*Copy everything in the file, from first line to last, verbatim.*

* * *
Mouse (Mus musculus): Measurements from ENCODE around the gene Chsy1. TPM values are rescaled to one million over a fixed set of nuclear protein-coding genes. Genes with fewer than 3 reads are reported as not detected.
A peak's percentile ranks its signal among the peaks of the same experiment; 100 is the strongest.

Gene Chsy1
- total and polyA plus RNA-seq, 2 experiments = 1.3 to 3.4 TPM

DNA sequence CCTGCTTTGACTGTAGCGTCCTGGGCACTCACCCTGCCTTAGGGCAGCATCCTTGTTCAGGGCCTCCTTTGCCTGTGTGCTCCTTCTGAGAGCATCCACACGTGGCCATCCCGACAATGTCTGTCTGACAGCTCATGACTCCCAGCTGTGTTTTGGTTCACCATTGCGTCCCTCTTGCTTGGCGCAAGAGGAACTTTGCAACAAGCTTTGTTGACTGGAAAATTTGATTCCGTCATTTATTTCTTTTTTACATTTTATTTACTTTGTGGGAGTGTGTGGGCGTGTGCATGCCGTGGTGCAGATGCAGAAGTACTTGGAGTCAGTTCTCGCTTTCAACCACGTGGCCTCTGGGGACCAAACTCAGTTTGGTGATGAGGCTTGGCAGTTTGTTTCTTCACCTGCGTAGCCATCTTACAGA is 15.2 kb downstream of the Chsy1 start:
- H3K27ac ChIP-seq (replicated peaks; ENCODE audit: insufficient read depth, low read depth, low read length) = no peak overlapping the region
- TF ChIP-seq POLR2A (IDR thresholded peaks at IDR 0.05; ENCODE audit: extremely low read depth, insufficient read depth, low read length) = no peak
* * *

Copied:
Mouse (Mus musculus): Measurements from ENCODE around the gene Chsy1. TPM values are rescaled to one million over a fixed set of nuclear protein-coding genes. Genes with fewer than 3 reads are reported as not detected.
A peak's percentile ranks its signal among the peaks of the same experiment; 100 is the strongest.

Gene Chsy1
- total and polyA plus RNA-seq, 2 experiments = 1.3 to 3.4 TPM

DNA sequence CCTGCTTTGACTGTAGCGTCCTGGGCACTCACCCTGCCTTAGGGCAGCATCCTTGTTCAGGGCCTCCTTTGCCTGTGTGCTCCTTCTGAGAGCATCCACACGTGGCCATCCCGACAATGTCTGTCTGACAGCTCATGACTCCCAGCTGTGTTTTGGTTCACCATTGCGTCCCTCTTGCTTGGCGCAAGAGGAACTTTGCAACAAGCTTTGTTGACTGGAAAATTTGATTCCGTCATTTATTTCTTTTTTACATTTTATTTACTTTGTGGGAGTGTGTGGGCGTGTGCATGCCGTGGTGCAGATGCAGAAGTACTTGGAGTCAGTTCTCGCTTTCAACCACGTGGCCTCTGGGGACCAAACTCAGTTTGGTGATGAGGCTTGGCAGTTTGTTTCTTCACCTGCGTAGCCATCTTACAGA is 15.2 kb downstream of the Chsy1 start:
- H3K27ac ChIP-seq (replicated peaks; ENCODE audit: insufficient read depth, low read depth, low read length) = no peak overlapping the region
- TF ChIP-seq POLR2A (IDR thresholded peaks at IDR 0.05; ENCODE audit: extremely low read depth, insufficient read depth, low read length) = no peak